The Fundamentals Of Stainless Steel Passivation

Passivation can be completed for many different types of material. It is a process where a specific type of material is used to generate a chemical reaction on the surface of the base metal. Passivation will also occur naturally, but the process is much longer as it requires oxidation to occur between the surface of the metal and the air.

The term passivation refers to the fact that once this coating is formed, the surface becomes relatively non-reactive and inert. Additionally, and with stainless steel passivation, the process allows the surface of the metal to actually heal itself if there are slight scratches in the surface, further reducing the risk of rouging.

Rouging is commonly found in stainless steel where there are slight imperfections of the grain that allow some moisture into the metal. This then generates small patches of spots of oxidation in those areas.

The Process

The specific process used for stainless steel passivation are usually developed based on specific industry standards. Parts have to be carefully and completely cleaned to remove any contaminants. The surface will be chemically tested to verify there is no residue or contaminants present.

Then, the stainless steel components will be placed into a bath of either a citric acid or nitric acid-based liquid and maintained at a specific concentration and temperature for a set amount of time.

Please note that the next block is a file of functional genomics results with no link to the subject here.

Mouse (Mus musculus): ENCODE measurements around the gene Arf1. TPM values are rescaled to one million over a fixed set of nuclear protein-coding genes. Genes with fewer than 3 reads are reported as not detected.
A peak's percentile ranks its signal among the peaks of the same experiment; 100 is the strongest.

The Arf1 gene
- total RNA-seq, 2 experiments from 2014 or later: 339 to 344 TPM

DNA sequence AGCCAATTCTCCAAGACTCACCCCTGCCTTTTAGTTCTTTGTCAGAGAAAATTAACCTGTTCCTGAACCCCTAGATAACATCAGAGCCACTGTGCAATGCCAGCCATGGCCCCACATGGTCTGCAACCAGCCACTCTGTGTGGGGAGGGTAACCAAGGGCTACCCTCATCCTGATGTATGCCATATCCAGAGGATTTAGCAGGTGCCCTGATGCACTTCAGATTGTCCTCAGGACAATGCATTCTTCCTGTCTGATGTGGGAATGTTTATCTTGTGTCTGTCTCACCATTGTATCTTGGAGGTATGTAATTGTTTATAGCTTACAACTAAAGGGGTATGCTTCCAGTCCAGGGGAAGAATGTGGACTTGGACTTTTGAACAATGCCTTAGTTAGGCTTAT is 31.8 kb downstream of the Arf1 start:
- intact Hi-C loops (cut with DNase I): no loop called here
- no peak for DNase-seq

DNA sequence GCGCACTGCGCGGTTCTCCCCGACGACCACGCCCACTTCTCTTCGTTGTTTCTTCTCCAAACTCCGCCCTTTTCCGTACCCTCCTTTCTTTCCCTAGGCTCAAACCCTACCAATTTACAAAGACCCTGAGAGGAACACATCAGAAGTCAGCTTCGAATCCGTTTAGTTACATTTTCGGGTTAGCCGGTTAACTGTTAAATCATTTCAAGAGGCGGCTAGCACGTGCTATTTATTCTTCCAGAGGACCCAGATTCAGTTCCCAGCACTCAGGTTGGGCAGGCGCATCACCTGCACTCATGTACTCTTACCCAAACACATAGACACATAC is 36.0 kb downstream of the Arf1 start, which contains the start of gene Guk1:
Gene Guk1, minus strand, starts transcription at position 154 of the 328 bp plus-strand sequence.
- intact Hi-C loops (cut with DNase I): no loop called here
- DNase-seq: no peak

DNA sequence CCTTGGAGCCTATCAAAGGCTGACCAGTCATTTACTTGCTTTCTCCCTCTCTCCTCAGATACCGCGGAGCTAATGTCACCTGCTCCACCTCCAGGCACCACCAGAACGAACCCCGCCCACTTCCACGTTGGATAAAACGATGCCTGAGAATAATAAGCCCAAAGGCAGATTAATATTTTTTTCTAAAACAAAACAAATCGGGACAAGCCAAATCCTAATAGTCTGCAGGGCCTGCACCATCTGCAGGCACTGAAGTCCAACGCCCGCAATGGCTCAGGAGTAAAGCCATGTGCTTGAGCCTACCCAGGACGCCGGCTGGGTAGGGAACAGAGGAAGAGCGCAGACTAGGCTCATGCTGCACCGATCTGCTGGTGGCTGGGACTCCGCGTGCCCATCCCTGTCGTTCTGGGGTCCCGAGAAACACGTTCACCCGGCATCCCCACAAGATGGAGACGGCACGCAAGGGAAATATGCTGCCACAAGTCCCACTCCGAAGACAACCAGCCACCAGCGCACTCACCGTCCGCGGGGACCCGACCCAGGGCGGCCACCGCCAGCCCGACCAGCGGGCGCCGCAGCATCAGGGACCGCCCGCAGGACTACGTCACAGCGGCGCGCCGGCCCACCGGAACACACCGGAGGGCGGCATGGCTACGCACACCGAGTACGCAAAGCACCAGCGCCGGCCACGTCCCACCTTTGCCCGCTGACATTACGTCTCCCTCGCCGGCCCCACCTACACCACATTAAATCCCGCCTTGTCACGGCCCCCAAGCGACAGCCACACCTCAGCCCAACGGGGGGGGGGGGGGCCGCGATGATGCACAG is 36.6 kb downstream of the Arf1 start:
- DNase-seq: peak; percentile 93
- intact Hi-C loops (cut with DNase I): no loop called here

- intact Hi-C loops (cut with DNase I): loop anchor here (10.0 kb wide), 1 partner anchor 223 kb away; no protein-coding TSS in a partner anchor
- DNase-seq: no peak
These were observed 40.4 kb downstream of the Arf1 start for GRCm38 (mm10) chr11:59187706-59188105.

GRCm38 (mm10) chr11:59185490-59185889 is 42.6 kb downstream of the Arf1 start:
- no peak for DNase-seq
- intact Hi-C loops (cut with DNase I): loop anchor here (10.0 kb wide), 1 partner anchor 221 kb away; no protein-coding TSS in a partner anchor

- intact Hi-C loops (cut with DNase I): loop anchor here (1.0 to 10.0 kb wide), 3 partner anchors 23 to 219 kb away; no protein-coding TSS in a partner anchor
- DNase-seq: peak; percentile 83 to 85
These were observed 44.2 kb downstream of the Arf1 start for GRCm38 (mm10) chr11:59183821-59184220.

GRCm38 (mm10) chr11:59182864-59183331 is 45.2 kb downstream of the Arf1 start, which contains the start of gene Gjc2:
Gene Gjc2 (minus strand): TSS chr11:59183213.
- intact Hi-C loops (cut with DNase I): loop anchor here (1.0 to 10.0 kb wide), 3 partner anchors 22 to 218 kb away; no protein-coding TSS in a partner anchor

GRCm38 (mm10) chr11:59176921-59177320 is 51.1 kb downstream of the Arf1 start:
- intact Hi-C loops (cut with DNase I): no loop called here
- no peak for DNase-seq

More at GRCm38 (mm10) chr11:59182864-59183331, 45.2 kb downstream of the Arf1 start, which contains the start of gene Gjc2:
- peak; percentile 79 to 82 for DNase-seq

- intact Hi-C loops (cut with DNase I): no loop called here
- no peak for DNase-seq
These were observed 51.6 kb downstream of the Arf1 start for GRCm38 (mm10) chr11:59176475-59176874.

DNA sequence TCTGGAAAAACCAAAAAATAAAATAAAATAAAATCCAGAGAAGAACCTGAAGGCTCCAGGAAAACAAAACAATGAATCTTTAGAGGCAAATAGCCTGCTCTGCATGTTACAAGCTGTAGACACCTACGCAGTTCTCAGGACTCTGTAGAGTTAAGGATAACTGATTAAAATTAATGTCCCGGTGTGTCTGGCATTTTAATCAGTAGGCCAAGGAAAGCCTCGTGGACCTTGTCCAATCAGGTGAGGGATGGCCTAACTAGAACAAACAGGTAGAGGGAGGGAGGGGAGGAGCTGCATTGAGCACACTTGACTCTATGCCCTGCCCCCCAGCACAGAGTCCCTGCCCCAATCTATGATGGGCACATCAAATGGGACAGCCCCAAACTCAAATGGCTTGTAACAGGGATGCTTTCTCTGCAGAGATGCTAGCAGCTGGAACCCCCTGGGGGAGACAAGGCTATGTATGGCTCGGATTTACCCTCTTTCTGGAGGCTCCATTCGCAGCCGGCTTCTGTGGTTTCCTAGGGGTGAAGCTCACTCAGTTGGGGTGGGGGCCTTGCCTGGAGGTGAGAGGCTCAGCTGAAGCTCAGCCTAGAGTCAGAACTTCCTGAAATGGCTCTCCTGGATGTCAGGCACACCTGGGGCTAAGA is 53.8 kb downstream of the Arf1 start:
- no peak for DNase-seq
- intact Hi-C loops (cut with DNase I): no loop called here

Once the passivation process is completed based on the standards or the customer’s requirements, the components or parts are then placed in aqueous sodium hydroxide solution to neutralize the surface acid levels and stop the reaction. The final step will be to rinse off the neutralizing solution and allow the component to dry.


As the final step in stainless steel passivation, the parts will be tested or validated to ensure that the process and the final passivation results meet the standards. This includes testing in salt spray, high humidity or high temperatures.

Depending on the specific standards and the final use of the component the part can be validated with one or more of these tests. Additionally, and for some applications, there are also electrochemical tests that may be use to demonstrate the process meets the required standards.

The benefits of passivation and the relatively low cost of the process make it a good option for increasing corrosion resistance. It is also ideal for creating a smooth appearance and finish on stainless steel that will stand up to years of exposure to a wide variety of environments.

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